By Mike Mignola, Fabian Nicieza, John Cassaday, Eric Powell, Tom Sniegoski, Tommy Lee Edwards, Randy Stradley, Joe Casey, Sara Ryan, Ron Marz, J. H. Williams III, Jim Pascoe & Tom Fassbender, Will Pfeifer, John Arcudi, Jill Thompson, Matt Hollingsworth, Alex Maleev, Jason Pearson, Scott Morse, Akira Yoshida & Kia Asamiya, Bob Fingerman, Doug Petrie, Evan Dorkin, Andi Watson, Mark Ricketts, Kev Walker, Craig Thompson, Guy Davis, Stefano Raffaele, Ovi Nedelcu, Seung Kim, Steve Parkhouse, Steve Lieber, Jim Starlin, P. Craig Russell, Simeon Wilkins, Roger Langridge, Gene Colan, Eric Wright, Dave Stewart, Clem Robins (Dark Horse Books)
ISBN: 978-1616555108 (HB) eISBN: 978-1-63008-121-8
After the establishment of the comicbook direct market system, there was a huge outburst of independent publishers in America and, as with all booms, a lot of them went bust. Some few, however, were more than flash-in-the-pans and grew to become major players in the new world order.
Arguably, the most successful was Dark Horse Comics who fully embraced the shocking new concept of creator ownership (amongst other radical ideas). This concept – and their professional outlook and attitude – drew a number of big-name creators to the new company and in 1994 Frank Miller & John Byrne formally instituted the sub-imprint Legend for those projects major creators wanted to produce their own way and at their own pace.
Over the next four years the brand counted Mike Mignola, Art Adams, Mike Allred, Paul Chadwick, Dave Gibbons and Geof Darrow amongst its ranks; generating a wealth of superbly entertaining and groundbreaking series and concepts. Unquestionably the most impressive, popular and long-lived was Mignola’s supernatural thriller Hellboy.
The hulking monster-hunter debuted in San Diego Comic-Con Comics #2 (August 1993) before formally launching in 4-issue miniseries Seed of Destruction (with Byrne scripting over Mignola’s plot and art). Colourist Mark Chiarello added layers of mood with his understated hues. Once the fans saw what was on offer there was no going back…
What You Need to Know: on December 23rd 1944 American Patriotic Superhero Torch of Liberty and a squad of US Rangers intercepted and almost foiled a satanic ceremony predicted by Allied parapsychologist Professors Trevor Bruttenholm and Malcolm Frost.
They were working in conjunction with influential medium Lady Cynthia Eden-Jones. Those stalwarts were waiting at a ruined church in East Bromwich, England when a demon baby with a huge stone right hand appeared in a fireball. The startled soldiers took the infernal yet seemingly innocent waif into custody.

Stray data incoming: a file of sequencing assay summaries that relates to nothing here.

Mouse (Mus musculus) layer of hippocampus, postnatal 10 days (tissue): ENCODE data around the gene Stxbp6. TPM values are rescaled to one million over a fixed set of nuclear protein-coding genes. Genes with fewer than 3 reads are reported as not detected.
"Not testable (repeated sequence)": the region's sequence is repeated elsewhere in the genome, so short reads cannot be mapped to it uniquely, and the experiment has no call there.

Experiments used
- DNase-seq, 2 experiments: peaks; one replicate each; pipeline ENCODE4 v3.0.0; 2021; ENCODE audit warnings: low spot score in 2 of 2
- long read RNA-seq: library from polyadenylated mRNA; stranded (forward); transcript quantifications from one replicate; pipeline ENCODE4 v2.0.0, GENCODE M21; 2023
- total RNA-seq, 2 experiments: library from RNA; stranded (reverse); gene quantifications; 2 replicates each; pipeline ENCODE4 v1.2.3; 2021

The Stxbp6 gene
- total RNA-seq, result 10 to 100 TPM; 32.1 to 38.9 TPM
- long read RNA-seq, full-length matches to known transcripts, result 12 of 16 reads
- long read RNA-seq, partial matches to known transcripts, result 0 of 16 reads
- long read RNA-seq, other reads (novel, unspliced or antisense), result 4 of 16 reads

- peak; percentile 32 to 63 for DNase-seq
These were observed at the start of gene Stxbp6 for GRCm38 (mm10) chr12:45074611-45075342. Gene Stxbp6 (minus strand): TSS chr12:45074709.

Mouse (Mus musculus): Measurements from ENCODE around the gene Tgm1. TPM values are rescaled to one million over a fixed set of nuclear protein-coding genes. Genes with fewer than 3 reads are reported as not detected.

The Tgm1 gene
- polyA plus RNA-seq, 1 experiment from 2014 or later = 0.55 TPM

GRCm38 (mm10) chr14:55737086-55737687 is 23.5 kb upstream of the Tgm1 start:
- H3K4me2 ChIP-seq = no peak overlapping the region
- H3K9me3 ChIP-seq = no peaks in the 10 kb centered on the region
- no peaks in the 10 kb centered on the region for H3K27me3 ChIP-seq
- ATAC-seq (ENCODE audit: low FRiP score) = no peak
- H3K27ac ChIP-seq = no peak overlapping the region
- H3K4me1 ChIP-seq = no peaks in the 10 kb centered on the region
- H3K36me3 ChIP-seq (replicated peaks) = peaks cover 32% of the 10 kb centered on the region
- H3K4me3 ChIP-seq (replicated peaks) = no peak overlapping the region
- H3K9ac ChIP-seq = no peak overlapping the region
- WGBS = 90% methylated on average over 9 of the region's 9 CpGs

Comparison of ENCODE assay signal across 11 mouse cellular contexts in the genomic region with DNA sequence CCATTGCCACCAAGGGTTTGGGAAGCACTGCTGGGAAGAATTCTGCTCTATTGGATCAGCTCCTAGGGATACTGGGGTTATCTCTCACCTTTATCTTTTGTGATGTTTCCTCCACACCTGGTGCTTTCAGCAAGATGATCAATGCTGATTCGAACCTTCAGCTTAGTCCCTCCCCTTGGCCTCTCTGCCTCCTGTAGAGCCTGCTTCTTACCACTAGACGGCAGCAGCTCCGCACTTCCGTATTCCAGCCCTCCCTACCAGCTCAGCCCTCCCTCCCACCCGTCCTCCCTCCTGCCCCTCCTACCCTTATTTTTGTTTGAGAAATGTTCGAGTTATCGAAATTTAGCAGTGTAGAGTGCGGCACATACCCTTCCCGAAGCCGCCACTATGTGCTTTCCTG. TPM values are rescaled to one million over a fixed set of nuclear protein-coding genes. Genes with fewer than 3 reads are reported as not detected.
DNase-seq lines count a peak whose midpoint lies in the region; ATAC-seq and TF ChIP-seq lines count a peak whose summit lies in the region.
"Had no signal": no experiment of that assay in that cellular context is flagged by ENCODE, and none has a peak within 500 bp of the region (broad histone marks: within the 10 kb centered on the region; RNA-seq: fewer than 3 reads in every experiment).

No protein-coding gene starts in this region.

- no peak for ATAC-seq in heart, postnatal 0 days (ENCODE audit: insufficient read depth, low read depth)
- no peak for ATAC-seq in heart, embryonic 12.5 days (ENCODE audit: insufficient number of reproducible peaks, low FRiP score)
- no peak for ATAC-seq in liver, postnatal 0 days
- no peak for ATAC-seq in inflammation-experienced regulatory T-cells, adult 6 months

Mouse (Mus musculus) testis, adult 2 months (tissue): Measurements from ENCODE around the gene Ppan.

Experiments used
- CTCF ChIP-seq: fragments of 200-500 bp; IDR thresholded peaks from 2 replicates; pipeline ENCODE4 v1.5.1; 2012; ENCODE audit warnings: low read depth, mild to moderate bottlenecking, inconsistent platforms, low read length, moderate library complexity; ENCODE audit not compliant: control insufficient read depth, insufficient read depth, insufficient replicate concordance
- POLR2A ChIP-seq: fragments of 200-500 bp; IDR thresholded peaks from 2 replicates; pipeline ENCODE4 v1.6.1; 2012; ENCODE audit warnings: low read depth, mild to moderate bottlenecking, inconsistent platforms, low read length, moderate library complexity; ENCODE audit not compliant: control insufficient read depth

Far, far further north, off the Scottish Coast on Tarmagant Island, a cabal of Nazi Sorcerers roundly berated ancient wizard Grigori Rasputin whose Project Ragna Rok ritual seemed to have failed. The Russian was unfazed. Events were unfolding as he wished…
Five decades later, the baby had grown into a mighty warrior engaging in a never-ending secret war: the world’s most successful paranormal investigator. Bruttenholm spent years lovingly raising the weird foundling whilst forming an organisation to destroy unnatural threats and supernatural monsters – The Bureau for Paranormal Research and Defense. “Hellboy” quickly became its lead agent.
Moreover, as the decades of his career unfolded, Hellboy gleaned tantalising snatches of his origins, hints that he was an infernal creature of dark portent: born a demonic messiah, somehow destined to destroy the world and bring back ancient powers of evil. It is a fate he despises and utterly rejects, even though the universe keeps inexorably and relentlessly moving him towards it…
Hellboy was swiftly attributed the status of ‘legend’ in the comics world, starting as the particular vision of a single creator and, by judicious selection of assistants and deputies, cementing a solid take on the character in the hearts of the public. That’s just how it worked for Superman, Batman and Spider-Man and a big part of the same phenomenon was the eagerness of fellow creators to play in the same universe. Just how that and this collection came about is detailed in Editor Scott Allie’s Introduction preceding a blazing welter of strange and bizarre entertainment…
Originally an 8-part comics series wherein a star-studded cast of creators tell their own stories in their own varied styles under the watchful supervision of the big cheese himself in his unique infernal playground, Hellboy’s Weird Tales was gathered into a 2-volume set in 2004. This luxurious hardback and digital reissue originated in 2014, supplementing the original miniseries with back-up stories from Hellboy: The Wild Hunt #2-4.